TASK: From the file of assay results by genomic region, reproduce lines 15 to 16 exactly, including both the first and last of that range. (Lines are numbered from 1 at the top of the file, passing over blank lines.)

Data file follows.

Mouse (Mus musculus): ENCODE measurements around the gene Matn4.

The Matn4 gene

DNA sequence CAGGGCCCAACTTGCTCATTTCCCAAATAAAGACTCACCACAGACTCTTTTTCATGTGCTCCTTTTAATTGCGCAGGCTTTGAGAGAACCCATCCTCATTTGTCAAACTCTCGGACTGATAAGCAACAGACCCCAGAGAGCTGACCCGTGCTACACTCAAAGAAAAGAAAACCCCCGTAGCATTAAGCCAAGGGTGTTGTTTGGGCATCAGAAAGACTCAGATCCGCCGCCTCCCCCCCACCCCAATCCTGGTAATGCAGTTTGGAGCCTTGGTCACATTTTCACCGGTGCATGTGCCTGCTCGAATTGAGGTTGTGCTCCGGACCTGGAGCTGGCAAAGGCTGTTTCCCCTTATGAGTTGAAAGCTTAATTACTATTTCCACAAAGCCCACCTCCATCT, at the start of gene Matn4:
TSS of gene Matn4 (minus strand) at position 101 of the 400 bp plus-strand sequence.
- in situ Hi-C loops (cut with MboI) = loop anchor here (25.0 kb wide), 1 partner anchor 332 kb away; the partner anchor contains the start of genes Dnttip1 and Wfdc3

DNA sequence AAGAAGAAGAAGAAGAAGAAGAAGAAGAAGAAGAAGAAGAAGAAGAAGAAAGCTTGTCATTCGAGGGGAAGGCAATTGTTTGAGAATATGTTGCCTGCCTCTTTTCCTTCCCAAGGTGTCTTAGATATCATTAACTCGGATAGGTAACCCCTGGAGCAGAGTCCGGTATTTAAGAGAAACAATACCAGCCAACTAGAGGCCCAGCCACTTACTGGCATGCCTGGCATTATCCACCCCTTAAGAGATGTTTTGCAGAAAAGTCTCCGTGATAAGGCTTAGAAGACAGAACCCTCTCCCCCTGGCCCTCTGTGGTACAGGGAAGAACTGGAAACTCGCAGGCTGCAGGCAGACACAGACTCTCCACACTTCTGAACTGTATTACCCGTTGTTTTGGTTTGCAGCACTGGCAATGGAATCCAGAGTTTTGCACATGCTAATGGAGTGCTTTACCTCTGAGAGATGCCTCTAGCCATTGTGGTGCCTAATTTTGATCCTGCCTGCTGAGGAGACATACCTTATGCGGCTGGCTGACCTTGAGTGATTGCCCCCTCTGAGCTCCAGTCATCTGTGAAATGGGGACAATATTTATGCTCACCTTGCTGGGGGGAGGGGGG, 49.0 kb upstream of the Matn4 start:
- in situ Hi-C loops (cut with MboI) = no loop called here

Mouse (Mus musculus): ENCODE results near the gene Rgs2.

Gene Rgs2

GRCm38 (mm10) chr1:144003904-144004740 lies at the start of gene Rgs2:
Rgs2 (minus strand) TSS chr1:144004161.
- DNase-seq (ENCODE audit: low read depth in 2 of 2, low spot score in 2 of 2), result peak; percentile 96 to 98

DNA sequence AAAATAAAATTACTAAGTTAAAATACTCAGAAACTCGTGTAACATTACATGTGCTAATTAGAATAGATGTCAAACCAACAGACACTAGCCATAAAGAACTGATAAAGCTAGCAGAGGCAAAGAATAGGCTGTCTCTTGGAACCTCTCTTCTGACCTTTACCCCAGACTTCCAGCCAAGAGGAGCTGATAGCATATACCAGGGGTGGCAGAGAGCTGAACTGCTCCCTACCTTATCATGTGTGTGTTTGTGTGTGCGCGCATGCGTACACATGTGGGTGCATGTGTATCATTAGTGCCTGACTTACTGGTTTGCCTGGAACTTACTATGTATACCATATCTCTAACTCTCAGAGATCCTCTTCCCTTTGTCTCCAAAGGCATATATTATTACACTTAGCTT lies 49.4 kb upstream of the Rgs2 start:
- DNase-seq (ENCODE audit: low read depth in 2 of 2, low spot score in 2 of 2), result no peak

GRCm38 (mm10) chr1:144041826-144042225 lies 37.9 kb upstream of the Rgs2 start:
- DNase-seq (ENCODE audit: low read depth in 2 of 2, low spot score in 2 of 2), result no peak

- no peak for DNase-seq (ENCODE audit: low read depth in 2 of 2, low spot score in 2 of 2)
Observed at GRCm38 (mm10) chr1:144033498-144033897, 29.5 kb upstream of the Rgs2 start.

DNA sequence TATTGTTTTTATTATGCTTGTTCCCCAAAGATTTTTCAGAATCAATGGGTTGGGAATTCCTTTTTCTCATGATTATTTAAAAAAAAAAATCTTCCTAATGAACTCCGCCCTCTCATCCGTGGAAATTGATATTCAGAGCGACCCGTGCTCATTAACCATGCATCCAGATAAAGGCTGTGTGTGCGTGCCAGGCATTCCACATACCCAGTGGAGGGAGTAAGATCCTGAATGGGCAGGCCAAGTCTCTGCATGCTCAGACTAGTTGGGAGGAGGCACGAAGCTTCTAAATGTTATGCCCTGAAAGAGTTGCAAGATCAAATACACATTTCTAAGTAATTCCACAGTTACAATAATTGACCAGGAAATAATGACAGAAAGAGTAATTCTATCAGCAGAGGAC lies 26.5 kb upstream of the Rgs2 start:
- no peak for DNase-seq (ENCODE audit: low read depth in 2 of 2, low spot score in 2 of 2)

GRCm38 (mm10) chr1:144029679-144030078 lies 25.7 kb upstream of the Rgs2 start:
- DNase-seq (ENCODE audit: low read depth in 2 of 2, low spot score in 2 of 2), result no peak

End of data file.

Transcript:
GRCm38 (mm10) chr1:144041826-144042225 lies 37.9 kb upstream of the Rgs2 start:
- DNase-seq (ENCODE audit: low read depth in 2 of 2, low spot score in 2 of 2), result no peak